After having camped there for several days, one of the Cheyenne braves noticed that his wife was often gone from camp, staying away for a short time. As time went on he noticed that she was gone longer than before. This brave could not understand why his wife should be gone from their lodge so much as he had always been devoted to her and being a good hunter, as well as a brave warrior, she always had much buffalo, antelope, and deer meat. He furnished her fine skins to make nice clothes.

Becoming suspicious that some other brave in his band might be courting his wife, he watched to see what man was missing when his wife left camp. He found that no man was missing when his wife was gone. This man also saw that his wife had a skin over her shoulders now that she did not wear before coming to this camp.

One day when she had been gone longer than usual, he laid in wait for her, on her return he asked her where she had been and what drew her from camp so much of the time. She would not answer any of his questions. Then the man became mad and tore the skin from her shoulders and saw that she was covered with scratches.

He demanded that she tell him which man had abused her. Becoming frightened at the way her husband was acting she told him that she had been charmed by a very big bear that lived in the big rock. The bear had no mate and had become infatuated with her while she was out gathering fruit. Fearing for the safety of the camp, she had submitted to the bear’s embraces, which accounted for the scratches on her shoulders.

Then the warrior told his wife to lead him to the bear so he could kill it. When they found the bear, the man had great fear because the bear was big, very big. The bear slapped the woman with his paw and changed her into a bear. The man ran to the camp to get the rest of the braves to help him kill the big bear.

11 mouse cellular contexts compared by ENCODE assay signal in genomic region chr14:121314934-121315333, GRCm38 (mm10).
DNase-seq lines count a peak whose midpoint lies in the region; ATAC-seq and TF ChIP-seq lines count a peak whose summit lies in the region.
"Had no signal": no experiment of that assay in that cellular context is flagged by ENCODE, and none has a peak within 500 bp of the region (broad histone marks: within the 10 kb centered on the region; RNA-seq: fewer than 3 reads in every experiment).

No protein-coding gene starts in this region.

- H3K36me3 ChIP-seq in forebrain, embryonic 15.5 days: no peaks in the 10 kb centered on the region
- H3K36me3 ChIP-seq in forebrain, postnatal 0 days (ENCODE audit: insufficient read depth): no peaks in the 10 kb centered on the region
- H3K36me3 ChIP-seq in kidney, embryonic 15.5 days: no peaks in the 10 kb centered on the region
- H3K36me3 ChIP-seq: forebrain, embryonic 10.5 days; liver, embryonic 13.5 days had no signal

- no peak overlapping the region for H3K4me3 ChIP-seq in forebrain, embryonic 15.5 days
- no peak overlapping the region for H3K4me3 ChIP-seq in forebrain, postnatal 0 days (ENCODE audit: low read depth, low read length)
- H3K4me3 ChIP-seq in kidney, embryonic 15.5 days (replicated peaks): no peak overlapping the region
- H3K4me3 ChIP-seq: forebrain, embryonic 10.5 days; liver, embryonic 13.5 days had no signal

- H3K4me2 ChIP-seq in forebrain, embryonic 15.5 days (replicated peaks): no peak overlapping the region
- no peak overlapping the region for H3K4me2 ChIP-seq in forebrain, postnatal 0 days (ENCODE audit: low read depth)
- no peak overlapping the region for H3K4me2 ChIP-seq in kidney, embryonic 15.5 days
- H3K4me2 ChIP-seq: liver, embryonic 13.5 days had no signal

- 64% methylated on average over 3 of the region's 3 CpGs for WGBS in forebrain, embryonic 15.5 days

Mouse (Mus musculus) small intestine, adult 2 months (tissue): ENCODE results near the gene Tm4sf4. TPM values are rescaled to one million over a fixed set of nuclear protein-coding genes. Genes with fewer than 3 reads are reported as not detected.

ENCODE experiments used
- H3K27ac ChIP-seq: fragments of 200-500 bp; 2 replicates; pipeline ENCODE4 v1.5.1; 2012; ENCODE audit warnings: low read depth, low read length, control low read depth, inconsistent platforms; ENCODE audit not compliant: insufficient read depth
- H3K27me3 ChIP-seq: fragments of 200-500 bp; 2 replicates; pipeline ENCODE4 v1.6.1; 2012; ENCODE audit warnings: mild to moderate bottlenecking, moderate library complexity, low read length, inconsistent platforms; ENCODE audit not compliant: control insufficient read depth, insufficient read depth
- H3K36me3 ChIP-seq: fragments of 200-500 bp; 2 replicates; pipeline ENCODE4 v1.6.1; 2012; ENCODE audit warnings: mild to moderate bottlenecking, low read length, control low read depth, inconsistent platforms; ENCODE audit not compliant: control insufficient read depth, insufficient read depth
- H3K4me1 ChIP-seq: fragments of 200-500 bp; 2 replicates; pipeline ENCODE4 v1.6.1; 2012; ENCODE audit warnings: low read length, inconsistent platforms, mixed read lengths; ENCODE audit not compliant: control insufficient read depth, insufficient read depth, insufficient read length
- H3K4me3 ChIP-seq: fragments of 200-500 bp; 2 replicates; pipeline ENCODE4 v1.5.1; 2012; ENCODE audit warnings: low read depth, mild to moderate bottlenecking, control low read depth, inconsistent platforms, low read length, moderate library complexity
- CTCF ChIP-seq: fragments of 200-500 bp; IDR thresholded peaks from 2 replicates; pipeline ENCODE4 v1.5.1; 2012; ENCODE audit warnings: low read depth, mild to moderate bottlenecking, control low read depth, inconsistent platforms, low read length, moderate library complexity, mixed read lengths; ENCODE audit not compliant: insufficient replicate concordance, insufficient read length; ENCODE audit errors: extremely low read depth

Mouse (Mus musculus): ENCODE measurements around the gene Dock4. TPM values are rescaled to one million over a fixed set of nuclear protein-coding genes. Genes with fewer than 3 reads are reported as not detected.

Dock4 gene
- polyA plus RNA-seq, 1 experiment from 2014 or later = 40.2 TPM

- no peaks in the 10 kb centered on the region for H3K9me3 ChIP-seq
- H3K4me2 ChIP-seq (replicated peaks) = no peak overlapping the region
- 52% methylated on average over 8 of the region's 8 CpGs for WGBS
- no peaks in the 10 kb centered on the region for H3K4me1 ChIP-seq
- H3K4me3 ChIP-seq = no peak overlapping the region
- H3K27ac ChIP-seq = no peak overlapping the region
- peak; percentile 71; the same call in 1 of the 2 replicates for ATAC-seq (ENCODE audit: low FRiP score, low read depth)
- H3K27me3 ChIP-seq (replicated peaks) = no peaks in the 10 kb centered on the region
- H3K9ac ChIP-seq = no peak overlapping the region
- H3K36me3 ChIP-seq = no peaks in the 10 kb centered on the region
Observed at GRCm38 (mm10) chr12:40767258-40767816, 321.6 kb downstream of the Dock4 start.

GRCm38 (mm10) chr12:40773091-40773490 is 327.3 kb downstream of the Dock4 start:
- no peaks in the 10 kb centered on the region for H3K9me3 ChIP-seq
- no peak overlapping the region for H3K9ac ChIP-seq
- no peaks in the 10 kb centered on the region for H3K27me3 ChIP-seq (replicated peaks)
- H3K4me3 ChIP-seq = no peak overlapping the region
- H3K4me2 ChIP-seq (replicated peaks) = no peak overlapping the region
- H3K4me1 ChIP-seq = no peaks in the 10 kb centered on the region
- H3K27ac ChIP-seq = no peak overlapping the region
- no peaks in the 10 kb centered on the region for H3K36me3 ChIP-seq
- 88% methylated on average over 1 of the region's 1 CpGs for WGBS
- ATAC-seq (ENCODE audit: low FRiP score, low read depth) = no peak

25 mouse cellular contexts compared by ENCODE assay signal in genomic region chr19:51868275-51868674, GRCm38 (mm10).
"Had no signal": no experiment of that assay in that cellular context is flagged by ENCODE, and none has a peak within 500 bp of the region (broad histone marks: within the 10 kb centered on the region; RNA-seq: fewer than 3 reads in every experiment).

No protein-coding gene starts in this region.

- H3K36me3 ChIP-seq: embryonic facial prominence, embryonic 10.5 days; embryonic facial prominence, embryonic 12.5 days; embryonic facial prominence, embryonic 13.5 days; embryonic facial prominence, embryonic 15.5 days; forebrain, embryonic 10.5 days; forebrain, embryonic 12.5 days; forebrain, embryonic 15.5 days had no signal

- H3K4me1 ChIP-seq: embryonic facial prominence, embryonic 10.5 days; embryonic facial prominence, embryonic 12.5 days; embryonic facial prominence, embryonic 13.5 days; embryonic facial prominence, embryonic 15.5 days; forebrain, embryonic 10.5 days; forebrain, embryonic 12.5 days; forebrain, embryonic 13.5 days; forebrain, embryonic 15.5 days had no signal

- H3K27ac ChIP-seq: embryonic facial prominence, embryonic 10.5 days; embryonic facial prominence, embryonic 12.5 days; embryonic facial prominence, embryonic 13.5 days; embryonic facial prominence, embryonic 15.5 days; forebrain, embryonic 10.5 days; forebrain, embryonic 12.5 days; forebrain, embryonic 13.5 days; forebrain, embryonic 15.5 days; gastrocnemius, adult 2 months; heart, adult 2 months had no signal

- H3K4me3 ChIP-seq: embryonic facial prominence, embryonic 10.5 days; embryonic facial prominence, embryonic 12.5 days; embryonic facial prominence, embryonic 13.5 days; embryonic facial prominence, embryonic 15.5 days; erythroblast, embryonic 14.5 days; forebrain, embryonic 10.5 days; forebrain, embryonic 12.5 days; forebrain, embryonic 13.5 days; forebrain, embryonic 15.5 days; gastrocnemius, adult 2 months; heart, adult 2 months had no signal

They found the bear had crawled into a cave, leaving his hind feet in the door. The bear’s feet were so big that nobody could get past them. They could not get close enough to the bear to kill him so they shot at his feet to make him come out. When the bear came out he was so big that all the warriors were scared and climbed up on a big rock.

The men were so scared that they prayed to the Great Spirit to save them. In answer to their prayers, the rock began to grow up out of the ground and when it stopped it was very high. The bear jumped at the men and on the fourth jump his claws were on the top. The Great Spirit had helped the men and now they had great courage and they shot the bear and killed him. When the bear fell, he fell backwards and pushed the big rock which made it lean.

After that, the bear-woman made this big rock her home, so the Cheyennes called it Bears Tipi.

This legend was told to Dick Stone by Young Bird. Samuel Weasel Bear, Interpreter.

Crow Legend

Once when some Crows were camped at Bears House, two little girls were playing around some big rocks there. There were lots of bears living around that big rock and one big bear seeing the girls alone was going to eat them. The big bear was just about to catch the girls when they saw him. The girls were scared and the only place they could get was on top of one of the rocks around which they had been playing.

The girls climbed the rock but still the bear could catch them. The Great Spirit, seeing the bear was about to catch the girls, caused the rock to grow up out of the ground. The bear kept trying to jump to the top of the rock, but he just scratched the rock and fell down on the ground. The claw marks are on the rock now. The rock kept growing until it was so high that the bear could not get the girls. The two girls are still on top of the rock.

This legend was told to Dick Stone by Rides the White Hip Horse. Goes to Magpie, Interpreter.

Kiowa Legend